Thursday, November 26, 2020

A Mongol-Japanese-Russian Alaska? Independent From the US To This Day?

Here's another goodie from (the alternate-history forum)--a timeline entitled "A History Of Alyska To The Year 1900." The author seems to have created this scenario as a setting for fiction, much like I've done with a lot of timelines I've posted on the site, and it's pretty cool-sounding.

The timeline starts out with an introduction written in-universe as a definitive history of Alyska written by one of its citizens. The narrator states that the kingdom is little-known due to its problems with the United States (which still exists in this timeline, even with a divergence during the reign of Kublai Khan) and he'd like to set the record straight. Based on the narrator's own name, the names of some of the cities, and the name of the kingdom itself, it appears to be culturally Russian, but the history of Alyska goes much, much further back.

Highlights of the timeline:

*A Mongol settlement is established in North America by Kublai Khan as sort of a vanity project after the Mongol navy, exploring north of Japan, follows the islands to the Alaskan mainland. Although the settlement ultimately fails due to more urgent priorities in Mongol China, knowledge of the mysterious land across the water and that there'd once been trade between it and Asia and Mongol and Chinese settlement there never leaves the Asian consciousness. And owing to misconceptions and miscommunications, many people believed that this lost colony was the source of the Mongol khans' great wealth, giving people incentive to go looking for it later.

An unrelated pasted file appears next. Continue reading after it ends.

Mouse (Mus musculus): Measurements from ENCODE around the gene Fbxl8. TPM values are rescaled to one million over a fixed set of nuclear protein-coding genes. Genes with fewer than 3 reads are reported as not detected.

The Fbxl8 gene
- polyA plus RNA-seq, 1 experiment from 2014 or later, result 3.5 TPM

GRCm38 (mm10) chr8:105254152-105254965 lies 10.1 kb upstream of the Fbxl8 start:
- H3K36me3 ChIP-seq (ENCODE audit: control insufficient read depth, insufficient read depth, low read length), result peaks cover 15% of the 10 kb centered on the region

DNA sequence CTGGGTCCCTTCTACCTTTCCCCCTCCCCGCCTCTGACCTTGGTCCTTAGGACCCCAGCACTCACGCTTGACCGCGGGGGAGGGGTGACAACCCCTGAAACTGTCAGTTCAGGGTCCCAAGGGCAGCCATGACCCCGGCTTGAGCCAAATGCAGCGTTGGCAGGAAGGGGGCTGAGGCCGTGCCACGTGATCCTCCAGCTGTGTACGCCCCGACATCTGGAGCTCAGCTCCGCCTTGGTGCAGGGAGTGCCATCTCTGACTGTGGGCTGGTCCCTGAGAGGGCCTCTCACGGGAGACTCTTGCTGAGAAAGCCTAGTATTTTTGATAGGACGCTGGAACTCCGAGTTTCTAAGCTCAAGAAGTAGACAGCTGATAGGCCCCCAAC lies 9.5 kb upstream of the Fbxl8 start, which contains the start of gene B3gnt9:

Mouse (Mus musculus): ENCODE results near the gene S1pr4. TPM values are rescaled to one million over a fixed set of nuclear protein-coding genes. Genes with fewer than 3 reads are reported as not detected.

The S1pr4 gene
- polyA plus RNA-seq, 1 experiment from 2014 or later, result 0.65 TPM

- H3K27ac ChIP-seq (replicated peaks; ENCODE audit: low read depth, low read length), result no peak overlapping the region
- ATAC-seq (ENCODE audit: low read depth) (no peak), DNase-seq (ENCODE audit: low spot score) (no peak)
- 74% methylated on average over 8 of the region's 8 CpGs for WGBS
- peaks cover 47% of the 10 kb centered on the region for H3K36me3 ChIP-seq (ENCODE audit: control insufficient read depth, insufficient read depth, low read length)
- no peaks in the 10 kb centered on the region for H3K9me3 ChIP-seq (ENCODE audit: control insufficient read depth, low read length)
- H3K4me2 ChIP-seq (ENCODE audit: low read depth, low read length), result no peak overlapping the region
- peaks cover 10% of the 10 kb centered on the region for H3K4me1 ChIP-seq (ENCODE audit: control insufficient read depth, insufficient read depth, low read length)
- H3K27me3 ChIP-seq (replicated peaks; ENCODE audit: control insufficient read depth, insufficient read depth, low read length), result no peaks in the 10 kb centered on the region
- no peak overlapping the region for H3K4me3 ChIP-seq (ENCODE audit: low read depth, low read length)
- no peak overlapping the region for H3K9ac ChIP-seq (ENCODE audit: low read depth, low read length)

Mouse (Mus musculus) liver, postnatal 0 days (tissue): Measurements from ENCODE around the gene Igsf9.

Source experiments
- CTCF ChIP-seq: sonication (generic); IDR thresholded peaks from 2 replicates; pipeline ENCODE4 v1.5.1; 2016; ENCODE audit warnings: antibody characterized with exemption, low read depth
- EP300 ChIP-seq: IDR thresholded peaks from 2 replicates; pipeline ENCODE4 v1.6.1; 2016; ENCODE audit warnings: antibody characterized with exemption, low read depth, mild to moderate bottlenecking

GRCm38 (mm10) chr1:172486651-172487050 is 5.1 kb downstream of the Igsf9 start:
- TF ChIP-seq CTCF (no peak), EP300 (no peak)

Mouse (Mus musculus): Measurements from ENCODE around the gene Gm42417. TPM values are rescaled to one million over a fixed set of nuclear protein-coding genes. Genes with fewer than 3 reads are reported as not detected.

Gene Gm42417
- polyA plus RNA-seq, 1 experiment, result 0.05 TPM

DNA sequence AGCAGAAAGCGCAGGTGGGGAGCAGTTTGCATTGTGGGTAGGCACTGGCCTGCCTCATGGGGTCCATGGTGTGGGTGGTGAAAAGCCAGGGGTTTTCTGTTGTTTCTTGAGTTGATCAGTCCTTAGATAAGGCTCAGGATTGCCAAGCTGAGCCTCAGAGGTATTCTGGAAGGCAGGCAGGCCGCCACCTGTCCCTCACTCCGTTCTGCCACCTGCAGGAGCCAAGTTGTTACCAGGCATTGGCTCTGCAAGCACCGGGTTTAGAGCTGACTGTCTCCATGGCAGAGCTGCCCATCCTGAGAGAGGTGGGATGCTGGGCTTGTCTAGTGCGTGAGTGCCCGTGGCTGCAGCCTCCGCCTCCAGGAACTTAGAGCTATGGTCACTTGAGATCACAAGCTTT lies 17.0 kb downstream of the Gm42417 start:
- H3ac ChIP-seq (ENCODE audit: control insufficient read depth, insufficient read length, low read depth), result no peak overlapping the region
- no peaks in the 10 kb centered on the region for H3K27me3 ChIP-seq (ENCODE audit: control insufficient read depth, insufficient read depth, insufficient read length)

*Owing to their interactions with literate, state-based Asian societies, the Tlingit people form a sort of miniature empire further south after the early Mongol-Chinese settlers push them out of their original lands.

*Although the early Japanese explorers of Alaska don't find the rumored Mongol city of gold, they do realize how incredibly rich the fishing is, and that becomes the basis for Japanese colonization of Alaska. There's a theory that Basque fishermen were active in the Grand Banks/Newfoundland area of present-day Canada before Columbus, but to them it was just a place to fish and then dry their fish rather than a "New World."

*The Japanese government comes to use Alaska as a dumping ground for disgraced samurai, illegitimate children of the nobility, criminals, etc. and then when said people's descendants begin using it as a base for piracy, ends up waging a trans-oceanic war to bring these people under control. This whole scenario reminded me of Henry II forcing the lords of Ireland into submission lest they cause problems later. 

*Alyska is not considered part of "the Western world," which means it's either considered part of the Asian sphere (given its founding that would make sense), the Orthodox/Russian sphere, or the Communist world.

The author hasn't posted an update in several days, but his most recent post indicates he's going to discuss how Alaska functions under the rule of the Ashikaga Shogunate, how the Tlingit state develops, and the impact of the later Japanese colonization on other native peoples. Definitely looking forward to this.

No comments:

Post a Comment